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Use of waste recycling coal bottom ash and sugarcane bagasse ash as cement and sand replacement material to produce sustainable concrete

Use of waste recycling coal bottom ash and sugarcane bagasse ash as cement and sand replacement... Concrete is widely used as a building material all over the world, and its use is increasing the demand of cement and sand in the construction industry. However, the limited resources and environmental degradation are driving scientists to develop alternative materials from vast volumes of agro-industrial wastes as a partial replacement for conventional cement. In the manufacture of concrete, cement is a major binding resource. This study looked into recycling agro-industrial wastes into cement, such as sugarcane bagasse ash (SCBA), coal bottom ash (CBA), and others, to create sustainable and environmentally friendly concrete. This study aims to see how the combined effects of agricultural by-product wastes affected the characteristics of concrete. SCBA is used to replace fine aggregate (FA) ranging from 0 to 40% by weight of FA, while CBA is used to replace cement content ranging from 0 to 20% by weight of the total binder. In this case, a total of 204 concrete samples (cubes and cylinders) are made using a mixed proportion of 1:1.5:3 and a water-cement ratio of 0.54. Workability, density, water absorption, and mechanical characteristics in terms of compressive and splitting tensile strengths were examined in this study. In addition, for each mix percentage, the total embodied carbon was determined. Workability, density, and water absorption were found to be considerably decreased when CBA and SCBA concentration increased. Due to the pozzolanic nature of CBA and SCBA, an increase in compressive and splitting tensile strengths were seen for specific concrete mixtures, and further addition of CBA and SCBA, the decrease in strength. The embodied carbon of SCBA has augmented the total embodied carbon of concrete, though it can be seen that C15S40, which comprises of 15% CBA and 40% SCBA, is the optimum mix that attained tensile and compressive strength by 3.05 MPa and 28.75 MPa correspondingly, with a 4% reduction in total embodied carbon. http://www.deepdyve.com/assets/images/DeepDyve-Logo-lg.png Environmental Science and Pollution Research Springer Journals

Use of waste recycling coal bottom ash and sugarcane bagasse ash as cement and sand replacement material to produce sustainable concrete

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References (82)

Publisher
Springer Journals
Copyright
Copyright © The Author(s), under exclusive licence to Springer-Verlag GmbH Germany, part of Springer Nature 2022
ISSN
0944-1344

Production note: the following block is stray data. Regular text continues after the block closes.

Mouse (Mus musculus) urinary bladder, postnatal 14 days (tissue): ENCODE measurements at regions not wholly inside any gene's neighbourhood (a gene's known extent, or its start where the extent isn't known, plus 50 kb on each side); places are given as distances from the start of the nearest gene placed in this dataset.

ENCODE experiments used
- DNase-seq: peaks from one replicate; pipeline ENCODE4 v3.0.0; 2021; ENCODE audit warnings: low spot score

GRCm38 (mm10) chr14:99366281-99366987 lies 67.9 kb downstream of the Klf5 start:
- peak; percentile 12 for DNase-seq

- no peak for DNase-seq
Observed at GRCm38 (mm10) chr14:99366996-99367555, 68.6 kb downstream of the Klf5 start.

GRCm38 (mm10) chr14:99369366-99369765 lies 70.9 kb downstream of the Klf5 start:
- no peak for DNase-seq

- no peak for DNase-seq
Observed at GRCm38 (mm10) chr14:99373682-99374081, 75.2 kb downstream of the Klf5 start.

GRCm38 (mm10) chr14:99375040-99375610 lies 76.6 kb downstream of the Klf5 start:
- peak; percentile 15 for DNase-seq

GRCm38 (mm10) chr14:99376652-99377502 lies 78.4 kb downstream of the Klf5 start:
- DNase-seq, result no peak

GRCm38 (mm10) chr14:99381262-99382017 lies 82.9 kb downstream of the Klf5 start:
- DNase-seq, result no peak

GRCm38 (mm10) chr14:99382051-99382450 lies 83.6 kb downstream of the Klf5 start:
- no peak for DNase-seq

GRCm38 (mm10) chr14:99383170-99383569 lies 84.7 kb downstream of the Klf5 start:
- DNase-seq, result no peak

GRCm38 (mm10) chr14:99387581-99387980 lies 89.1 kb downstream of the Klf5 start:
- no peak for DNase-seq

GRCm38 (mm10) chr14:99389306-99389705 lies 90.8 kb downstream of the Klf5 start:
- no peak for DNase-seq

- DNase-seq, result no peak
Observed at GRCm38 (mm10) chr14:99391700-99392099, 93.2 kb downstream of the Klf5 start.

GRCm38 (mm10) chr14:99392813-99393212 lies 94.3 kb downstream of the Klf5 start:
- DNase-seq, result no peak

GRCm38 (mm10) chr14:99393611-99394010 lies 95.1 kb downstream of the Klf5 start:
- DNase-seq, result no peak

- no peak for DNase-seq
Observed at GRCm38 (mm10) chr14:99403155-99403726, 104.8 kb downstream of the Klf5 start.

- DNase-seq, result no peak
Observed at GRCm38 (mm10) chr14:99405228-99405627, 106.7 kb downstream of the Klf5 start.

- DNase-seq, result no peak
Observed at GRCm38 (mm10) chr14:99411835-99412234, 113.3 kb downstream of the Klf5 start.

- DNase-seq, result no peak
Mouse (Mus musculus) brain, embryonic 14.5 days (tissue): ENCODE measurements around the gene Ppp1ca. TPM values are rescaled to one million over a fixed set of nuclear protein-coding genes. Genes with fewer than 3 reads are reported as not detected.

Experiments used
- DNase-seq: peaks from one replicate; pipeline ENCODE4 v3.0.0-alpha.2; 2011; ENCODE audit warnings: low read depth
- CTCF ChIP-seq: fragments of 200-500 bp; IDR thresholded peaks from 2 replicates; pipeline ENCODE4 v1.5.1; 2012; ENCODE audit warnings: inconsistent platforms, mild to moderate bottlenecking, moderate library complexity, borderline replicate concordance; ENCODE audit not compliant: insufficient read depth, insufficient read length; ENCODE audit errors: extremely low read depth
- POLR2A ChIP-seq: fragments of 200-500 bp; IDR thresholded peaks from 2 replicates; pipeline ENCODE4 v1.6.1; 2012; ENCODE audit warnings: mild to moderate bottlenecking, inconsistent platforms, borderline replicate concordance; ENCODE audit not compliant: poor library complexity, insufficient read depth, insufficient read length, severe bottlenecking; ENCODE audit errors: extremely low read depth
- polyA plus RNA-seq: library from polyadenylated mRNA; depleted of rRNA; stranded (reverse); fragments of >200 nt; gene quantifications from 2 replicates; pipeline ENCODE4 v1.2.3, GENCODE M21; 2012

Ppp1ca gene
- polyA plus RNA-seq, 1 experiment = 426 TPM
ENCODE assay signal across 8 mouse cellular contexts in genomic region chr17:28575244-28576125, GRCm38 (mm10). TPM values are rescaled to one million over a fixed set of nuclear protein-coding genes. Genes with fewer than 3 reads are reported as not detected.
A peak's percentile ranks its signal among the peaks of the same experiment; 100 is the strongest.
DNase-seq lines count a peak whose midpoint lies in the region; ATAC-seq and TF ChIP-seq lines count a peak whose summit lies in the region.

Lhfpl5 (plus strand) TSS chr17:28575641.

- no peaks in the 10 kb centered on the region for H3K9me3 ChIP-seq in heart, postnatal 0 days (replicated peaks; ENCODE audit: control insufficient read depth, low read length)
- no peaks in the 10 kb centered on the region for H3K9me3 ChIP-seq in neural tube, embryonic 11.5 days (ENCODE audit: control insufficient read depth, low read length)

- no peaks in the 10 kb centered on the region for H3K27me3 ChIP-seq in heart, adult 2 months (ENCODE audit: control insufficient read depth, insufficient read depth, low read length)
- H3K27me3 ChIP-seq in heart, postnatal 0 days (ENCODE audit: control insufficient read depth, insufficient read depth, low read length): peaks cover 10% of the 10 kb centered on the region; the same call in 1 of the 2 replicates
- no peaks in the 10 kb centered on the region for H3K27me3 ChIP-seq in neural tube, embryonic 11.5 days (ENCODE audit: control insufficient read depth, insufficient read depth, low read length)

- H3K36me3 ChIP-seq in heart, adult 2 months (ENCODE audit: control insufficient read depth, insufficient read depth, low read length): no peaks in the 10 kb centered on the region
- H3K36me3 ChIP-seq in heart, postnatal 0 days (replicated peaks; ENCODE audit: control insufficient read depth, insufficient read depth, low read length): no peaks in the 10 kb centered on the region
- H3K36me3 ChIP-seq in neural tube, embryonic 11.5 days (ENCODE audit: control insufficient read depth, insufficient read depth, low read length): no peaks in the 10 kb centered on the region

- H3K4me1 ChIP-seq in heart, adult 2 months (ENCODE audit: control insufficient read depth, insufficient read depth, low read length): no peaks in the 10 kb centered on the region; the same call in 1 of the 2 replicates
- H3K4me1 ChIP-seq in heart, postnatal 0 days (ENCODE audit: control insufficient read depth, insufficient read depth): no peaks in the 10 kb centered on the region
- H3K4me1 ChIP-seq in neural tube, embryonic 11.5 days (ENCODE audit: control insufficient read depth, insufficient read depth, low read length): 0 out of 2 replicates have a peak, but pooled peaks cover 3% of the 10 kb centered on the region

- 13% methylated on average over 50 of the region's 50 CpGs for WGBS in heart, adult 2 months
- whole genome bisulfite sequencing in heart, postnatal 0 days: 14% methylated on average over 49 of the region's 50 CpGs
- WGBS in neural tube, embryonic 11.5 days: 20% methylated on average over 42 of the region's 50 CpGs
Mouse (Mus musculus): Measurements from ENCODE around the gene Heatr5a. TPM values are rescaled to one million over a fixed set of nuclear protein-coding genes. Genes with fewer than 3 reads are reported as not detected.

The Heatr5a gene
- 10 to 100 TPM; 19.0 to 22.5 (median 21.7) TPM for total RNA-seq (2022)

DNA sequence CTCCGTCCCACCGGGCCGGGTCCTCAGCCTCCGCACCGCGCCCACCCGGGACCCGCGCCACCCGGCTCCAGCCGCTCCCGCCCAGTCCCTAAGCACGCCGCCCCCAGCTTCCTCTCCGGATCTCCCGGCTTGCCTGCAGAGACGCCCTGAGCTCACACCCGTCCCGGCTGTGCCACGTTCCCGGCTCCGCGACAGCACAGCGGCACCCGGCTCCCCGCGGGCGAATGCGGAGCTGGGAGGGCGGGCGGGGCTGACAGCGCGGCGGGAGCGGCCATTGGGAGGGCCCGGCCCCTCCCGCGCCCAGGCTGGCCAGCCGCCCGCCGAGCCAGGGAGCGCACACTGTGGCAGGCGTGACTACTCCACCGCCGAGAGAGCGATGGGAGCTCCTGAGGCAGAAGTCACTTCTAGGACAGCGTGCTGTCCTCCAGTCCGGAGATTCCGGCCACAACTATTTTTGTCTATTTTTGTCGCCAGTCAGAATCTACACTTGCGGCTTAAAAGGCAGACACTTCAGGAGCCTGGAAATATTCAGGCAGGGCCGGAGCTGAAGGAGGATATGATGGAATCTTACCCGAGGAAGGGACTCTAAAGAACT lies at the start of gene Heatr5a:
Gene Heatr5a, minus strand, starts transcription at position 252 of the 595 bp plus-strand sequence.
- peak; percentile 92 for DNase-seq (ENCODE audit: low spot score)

eISSN
1614-7499
DOI
10.1007/s11356-022-19478-3
Publisher site
See Article on Publisher Site

Abstract

Concrete is widely used as a building material all over the world, and its use is increasing the demand of cement and sand in the construction industry. However, the limited resources and environmental degradation are driving scientists to develop alternative materials from vast volumes of agro-industrial wastes as a partial replacement for conventional cement. In the manufacture of concrete, cement is a major binding resource. This study looked into recycling agro-industrial wastes into cement, such as sugarcane bagasse ash (SCBA), coal bottom ash (CBA), and others, to create sustainable and environmentally friendly concrete. This study aims to see how the combined effects of agricultural by-product wastes affected the characteristics of concrete. SCBA is used to replace fine aggregate (FA) ranging from 0 to 40% by weight of FA, while CBA is used to replace cement content ranging from 0 to 20% by weight of the total binder. In this case, a total of 204 concrete samples (cubes and cylinders) are made using a mixed proportion of 1:1.5:3 and a water-cement ratio of 0.54. Workability, density, water absorption, and mechanical characteristics in terms of compressive and splitting tensile strengths were examined in this study. In addition, for each mix percentage, the total embodied carbon was determined. Workability, density, and water absorption were found to be considerably decreased when CBA and SCBA concentration increased. Due to the pozzolanic nature of CBA and SCBA, an increase in compressive and splitting tensile strengths were seen for specific concrete mixtures, and further addition of CBA and SCBA, the decrease in strength. The embodied carbon of SCBA has augmented the total embodied carbon of concrete, though it can be seen that C15S40, which comprises of 15% CBA and 40% SCBA, is the optimum mix that attained tensile and compressive strength by 3.05 MPa and 28.75 MPa correspondingly, with a 4% reduction in total embodied carbon.

Journal

Environmental Science and Pollution ResearchSpringer Journals

Published: Jul 1, 2022

Keywords: CBA; SCBA; PC; And sand replacement; Waste materials in concrete; Fresh and hardened concrete; Embodied carbon of concrete; Sustainability

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